dickinsm at gmail
Jul 30, 2012, 12:57 AM
Post #5 of 12
On Monday, July 30, 2012 1:44:04 AM UTC+1, Steven D'Aprano wrote:
Re: Extracting bit fields from an IEEE-784 float
[In reply to]
> 1) Are there any known implementations or platforms where Python floats
> are not C doubles? If so, what are they?
Well, IronPython is presumably using .NET Doubles, while Jython will be using Java Doubles---in either case, that's specified to be the IEEE 754 binary64 type.
For CPython, and I guess PyPy too, we're using C doubles, which in theory are in whatever format the platform provides, but in practice are always IEEE 754 binary64 again.
So you're pretty safe assuming IEEE 754 binary64 format. If you ever meet a current Python running on a system that *doesn't* use IEEE 754 for its C doubles, please let me know---there are a lot of interesting questions that would come up in that case.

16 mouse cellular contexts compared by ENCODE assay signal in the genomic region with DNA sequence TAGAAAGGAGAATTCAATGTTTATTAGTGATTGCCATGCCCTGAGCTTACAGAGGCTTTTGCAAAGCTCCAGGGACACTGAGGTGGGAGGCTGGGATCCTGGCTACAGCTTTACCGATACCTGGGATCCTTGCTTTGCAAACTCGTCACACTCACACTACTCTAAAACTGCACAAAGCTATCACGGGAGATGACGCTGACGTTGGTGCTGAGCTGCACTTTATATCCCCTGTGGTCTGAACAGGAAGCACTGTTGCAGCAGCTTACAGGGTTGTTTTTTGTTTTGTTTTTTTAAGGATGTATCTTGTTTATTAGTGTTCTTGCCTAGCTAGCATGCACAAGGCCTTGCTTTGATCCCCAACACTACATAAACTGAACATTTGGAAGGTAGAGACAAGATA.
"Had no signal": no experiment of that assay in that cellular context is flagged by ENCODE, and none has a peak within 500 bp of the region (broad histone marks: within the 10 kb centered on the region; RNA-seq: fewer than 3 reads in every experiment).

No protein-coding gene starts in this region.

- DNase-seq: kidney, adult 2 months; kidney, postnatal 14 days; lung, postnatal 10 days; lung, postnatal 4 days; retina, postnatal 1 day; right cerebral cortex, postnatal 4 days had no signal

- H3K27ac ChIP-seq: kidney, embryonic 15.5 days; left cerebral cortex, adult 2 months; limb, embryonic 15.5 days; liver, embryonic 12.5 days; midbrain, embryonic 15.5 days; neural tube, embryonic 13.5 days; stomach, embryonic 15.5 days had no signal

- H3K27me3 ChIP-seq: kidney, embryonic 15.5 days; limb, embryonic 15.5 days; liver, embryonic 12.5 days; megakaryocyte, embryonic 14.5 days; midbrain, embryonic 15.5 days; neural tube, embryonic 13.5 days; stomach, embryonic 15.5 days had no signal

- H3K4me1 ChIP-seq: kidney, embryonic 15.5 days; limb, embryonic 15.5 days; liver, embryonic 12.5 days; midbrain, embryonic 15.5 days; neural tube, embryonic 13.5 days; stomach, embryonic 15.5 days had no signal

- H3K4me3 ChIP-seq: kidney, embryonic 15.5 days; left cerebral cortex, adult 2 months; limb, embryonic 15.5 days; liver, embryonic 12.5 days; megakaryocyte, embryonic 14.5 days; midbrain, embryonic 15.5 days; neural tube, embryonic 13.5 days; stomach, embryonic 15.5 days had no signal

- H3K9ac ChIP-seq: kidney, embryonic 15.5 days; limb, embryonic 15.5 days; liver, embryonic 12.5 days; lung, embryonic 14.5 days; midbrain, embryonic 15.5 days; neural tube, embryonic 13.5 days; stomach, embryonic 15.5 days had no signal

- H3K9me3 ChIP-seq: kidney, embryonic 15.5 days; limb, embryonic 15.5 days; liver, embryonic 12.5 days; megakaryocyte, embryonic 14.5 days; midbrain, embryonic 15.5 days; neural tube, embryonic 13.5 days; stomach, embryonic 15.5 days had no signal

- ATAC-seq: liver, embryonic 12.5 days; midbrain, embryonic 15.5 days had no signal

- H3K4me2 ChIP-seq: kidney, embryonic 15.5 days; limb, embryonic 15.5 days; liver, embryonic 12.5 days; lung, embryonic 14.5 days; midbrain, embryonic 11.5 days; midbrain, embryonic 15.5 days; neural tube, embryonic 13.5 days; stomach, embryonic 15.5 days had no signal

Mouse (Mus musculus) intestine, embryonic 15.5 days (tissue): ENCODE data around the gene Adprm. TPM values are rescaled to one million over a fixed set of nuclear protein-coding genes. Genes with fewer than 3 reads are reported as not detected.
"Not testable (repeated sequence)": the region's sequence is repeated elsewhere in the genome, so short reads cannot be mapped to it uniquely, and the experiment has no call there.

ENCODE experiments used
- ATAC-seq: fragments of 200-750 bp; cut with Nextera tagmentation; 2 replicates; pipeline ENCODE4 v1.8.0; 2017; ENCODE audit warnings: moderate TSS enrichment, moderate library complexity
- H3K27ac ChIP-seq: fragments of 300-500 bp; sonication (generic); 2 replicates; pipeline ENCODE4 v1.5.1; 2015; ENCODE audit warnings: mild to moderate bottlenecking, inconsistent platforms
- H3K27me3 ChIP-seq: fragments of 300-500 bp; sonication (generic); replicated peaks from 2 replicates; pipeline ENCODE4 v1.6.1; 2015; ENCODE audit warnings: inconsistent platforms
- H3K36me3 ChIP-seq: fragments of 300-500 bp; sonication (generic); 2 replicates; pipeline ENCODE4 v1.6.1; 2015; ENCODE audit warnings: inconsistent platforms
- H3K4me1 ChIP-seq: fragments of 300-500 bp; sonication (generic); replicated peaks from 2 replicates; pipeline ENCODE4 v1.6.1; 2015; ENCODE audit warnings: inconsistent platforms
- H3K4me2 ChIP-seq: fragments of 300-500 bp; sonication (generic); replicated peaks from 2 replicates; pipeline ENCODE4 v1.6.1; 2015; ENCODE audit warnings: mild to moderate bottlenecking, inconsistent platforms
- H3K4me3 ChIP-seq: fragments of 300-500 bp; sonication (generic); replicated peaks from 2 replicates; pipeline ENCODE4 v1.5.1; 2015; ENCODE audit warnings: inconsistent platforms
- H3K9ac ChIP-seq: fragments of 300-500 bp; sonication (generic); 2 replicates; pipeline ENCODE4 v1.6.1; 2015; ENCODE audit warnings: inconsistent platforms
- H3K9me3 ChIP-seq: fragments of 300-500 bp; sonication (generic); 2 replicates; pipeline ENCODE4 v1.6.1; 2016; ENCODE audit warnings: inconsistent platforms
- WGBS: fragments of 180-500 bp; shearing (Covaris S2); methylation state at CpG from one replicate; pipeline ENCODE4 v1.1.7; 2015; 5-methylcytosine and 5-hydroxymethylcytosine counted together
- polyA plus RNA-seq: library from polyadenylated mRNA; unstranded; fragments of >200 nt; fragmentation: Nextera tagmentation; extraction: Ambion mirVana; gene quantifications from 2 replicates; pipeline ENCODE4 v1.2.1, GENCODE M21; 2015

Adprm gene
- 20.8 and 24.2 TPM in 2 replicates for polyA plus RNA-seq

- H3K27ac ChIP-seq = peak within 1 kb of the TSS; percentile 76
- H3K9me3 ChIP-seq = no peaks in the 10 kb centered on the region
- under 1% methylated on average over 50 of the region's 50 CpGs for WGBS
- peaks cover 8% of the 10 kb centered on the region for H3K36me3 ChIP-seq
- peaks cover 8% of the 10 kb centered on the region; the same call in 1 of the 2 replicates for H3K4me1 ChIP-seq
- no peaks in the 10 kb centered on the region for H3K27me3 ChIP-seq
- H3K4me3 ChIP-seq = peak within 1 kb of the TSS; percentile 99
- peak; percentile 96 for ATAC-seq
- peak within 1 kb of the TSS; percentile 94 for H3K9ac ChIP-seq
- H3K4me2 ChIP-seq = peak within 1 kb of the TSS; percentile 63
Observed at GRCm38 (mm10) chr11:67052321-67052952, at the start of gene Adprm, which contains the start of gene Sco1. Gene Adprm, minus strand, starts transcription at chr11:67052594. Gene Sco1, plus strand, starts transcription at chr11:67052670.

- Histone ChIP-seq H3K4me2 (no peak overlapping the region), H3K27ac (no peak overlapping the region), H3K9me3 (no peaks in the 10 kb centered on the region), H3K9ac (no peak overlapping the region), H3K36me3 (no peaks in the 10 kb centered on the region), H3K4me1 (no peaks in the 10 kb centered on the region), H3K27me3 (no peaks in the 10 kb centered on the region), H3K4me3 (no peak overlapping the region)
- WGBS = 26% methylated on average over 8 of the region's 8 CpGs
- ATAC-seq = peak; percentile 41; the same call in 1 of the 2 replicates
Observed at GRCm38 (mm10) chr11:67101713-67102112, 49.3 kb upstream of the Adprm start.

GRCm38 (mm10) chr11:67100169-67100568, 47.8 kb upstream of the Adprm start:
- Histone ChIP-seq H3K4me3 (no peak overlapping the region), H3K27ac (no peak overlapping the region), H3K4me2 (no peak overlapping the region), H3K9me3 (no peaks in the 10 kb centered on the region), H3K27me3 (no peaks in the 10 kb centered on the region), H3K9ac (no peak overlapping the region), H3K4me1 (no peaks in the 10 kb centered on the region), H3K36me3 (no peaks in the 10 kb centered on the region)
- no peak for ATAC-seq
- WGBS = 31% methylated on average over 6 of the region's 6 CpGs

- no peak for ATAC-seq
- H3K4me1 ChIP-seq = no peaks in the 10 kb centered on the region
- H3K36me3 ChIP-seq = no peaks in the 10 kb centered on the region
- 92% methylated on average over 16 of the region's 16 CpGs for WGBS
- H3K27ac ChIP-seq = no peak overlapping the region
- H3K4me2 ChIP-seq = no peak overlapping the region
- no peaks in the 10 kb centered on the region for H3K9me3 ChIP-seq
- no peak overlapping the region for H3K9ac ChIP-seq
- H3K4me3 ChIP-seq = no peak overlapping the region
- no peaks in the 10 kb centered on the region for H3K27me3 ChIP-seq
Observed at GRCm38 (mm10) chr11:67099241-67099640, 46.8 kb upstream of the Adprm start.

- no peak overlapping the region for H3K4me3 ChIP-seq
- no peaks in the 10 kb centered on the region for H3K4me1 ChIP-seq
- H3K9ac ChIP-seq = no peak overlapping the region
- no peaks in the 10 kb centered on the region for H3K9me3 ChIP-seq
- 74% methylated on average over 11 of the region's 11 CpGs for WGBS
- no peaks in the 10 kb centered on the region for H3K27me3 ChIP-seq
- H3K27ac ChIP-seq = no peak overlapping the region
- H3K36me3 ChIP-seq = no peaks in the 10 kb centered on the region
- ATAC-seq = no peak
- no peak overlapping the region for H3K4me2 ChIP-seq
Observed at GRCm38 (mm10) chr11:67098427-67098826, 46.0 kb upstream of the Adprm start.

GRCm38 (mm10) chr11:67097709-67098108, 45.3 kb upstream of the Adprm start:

> 2) If the platform byte-order is reversed, do I need to take any special
> action? I don't think I do, because even though the float is reversed, so
> will be the bit mask. Is this correct?
True; on almost all current platforms, the endianness of int types matches the endianness of float types. But to be safe, why not use '<d' and '<q' in your formats instead of '=d' and '=q'? That way you don't have to worry.
> 3) Any other problems with the way I am doing this?
You might consider whether you want to use '<q' or '<Q' --- i.e. whether you want a signed integer or an unsigned integer to be returned. For grabbing bits, '<Q' seems a bit cleaner, while '<q' has the nice property that you can tell the sign of the original double by looking at the sign of the integer.